Acer Liquid Z3 Review
The Acer Z3: a great budget smartphone!
Acer is perhaps better known as a laptop-maker, but what many people don’t realise is that Acer is starting to carve its way into the world of smartphones.
In an interview at this year’s MWC in Barcelona, a team member at Acer told us that the company was focusing its efforts on first-time smartphone users by providing high quality but affordable devices.
The Acer Liquid Z3, released just last month, fits into this category perfectly; with a retail price of just £83, the Liquid Z3 offers an alternative to other cheap devices such as the HTC Desire C and Samsung Galaxy Ace.
But how will it score in our comprehensive review?
I don’t often get to say this when reviewing the latest smartphones, but the Acer Liquid Z3 is small. Tiny, in fact. With a screen size measuring just 3.5-inches the Z3 is nothing short of dinky, making it perfect to slip into your pocket or to use one-handed.
And because of the device’s small dimensions- it measures 109mm x 60mm- the Z3 only weighs 120 grams, which again makes it incredibly light and slim-line.
What I particularly like about the Liquid Z3 is that apart from its size, it doesn’t necessarily look like a budget smartphone; it has a soft-touch back casing which not only makes it scratch and scuff-proof, but which also adds to the premium feel of the phone compared to many cheap-looking plasticy models.
Under the casing, the phone features a dual-core 1GHz processor which might not make a dent in the range of quad-core processors which the latest models all sport, but is still superior to other budget smartphones such as the HTC Desire C which only offers an 800 MHz processor. When put into action, the Liquid Z3 wasn’t slow in any way, and I didn’t experience much of a lag when launching apps, which I was pleasantly surprised by.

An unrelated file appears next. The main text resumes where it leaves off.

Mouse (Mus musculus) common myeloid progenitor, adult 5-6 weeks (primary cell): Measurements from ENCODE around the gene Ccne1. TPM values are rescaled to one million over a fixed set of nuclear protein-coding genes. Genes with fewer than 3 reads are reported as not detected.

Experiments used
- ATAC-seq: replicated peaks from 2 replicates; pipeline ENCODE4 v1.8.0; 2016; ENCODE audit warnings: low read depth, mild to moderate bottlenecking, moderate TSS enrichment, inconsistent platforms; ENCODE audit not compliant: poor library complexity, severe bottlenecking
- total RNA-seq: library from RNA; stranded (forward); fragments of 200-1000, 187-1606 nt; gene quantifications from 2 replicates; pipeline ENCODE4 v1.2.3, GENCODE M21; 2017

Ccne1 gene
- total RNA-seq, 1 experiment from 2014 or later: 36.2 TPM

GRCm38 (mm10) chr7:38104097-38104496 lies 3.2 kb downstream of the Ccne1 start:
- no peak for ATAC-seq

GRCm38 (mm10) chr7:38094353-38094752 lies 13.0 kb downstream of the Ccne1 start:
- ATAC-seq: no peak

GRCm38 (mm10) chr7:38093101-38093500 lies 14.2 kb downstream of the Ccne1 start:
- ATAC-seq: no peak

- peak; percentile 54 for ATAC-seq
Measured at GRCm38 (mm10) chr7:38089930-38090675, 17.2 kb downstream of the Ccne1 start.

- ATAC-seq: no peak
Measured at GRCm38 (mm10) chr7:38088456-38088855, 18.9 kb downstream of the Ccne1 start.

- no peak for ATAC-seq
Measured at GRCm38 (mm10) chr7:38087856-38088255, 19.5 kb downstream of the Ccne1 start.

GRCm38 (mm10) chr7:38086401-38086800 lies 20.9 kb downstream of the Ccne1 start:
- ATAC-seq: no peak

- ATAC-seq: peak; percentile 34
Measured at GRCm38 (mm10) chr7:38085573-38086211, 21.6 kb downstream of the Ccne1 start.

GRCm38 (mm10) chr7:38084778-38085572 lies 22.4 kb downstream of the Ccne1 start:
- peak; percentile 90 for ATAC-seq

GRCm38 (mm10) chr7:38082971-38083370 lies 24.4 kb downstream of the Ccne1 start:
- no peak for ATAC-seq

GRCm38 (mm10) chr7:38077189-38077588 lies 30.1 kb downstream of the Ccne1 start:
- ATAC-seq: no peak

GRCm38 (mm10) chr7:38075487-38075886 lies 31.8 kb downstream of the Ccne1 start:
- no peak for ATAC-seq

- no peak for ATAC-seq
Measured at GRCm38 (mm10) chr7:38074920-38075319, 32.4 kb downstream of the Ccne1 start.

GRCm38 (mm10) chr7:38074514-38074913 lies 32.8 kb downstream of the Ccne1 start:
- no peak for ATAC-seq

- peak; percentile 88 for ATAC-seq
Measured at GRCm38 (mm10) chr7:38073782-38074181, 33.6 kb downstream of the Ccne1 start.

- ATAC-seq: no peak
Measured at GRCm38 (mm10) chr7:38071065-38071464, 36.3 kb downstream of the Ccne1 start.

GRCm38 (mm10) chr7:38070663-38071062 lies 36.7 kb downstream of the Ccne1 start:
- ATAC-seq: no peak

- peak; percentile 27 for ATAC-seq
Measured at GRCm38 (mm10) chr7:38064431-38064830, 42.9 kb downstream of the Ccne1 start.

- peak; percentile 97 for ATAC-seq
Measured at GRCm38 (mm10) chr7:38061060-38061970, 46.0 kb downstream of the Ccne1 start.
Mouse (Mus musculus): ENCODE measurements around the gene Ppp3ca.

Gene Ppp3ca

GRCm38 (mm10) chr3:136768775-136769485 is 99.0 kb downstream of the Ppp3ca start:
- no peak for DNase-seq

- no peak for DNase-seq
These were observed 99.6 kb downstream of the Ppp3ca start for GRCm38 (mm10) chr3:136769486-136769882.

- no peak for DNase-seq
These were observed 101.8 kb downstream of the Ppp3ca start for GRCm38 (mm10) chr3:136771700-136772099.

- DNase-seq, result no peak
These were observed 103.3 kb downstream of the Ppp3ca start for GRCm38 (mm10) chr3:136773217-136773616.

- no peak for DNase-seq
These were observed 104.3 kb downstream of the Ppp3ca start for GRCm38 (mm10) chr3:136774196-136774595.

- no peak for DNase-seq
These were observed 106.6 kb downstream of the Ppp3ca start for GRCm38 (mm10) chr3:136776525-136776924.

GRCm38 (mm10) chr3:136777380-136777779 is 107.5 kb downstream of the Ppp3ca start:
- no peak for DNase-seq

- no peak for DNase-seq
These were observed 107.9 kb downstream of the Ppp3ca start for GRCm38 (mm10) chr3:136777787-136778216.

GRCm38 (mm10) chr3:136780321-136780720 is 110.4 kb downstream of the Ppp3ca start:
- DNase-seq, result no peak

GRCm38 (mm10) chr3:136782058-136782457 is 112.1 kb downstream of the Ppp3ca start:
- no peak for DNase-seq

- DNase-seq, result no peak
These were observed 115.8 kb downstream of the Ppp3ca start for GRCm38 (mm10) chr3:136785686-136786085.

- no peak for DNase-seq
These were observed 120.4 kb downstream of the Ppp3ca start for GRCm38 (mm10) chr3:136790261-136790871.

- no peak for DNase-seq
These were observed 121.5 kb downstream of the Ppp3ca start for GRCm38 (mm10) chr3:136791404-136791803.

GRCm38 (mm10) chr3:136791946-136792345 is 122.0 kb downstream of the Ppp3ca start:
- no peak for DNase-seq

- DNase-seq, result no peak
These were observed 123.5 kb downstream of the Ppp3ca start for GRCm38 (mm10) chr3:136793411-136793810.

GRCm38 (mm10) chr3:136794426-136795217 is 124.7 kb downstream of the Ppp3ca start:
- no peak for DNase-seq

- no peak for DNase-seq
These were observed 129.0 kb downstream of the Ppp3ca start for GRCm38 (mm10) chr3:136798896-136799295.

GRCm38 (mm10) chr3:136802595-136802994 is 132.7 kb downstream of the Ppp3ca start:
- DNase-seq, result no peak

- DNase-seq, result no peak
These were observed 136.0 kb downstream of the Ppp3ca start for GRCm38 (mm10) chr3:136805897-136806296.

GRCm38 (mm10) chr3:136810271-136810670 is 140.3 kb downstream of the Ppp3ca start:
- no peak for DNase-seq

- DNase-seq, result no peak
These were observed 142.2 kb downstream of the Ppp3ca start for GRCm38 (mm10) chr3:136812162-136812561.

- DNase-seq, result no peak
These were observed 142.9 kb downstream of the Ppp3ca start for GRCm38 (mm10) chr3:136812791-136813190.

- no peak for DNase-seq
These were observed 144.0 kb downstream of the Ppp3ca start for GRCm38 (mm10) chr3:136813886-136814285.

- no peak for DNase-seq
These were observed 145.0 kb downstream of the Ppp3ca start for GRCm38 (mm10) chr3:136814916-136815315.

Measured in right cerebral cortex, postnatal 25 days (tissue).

Moreover, the Z3, being targeted at a larger European audience, comes in either a single or dual SIM variation, which can come in handy when wanting to keep work and home life separate whilst using the same handset.
Overall, in terms of hardware specs, the Acer Liquid Z3 is an impressive piece of kit, especially when compared to other budget phones on the market.
Phone Set Up
Quite surprisingly, the Acer Liquid Z3 sports Android Jelly Bean despite its budget status, which puts it right up there amongst the much more expensive smartphones in terms of its operating system.
Because of this, the Z3 looks very much like any other Android. Despite the phone’s small screen, though, the home screens still display the same number of apps as larger-screened phones. I can’t decide whether this is a good or bad thing; good because it means that the 3.5-inch display doesn’t affect the set-up of the phone, and bad because it can make it a little tricky to read small text.
The Acer Liquid Z3 is also incredibly simple to navigate around; with three permanent buttons you can easily go back a level, return to the home screen or scroll through your recently opened apps. The haptic feedback connected to the home button also makes it easy to quickly close features and apps.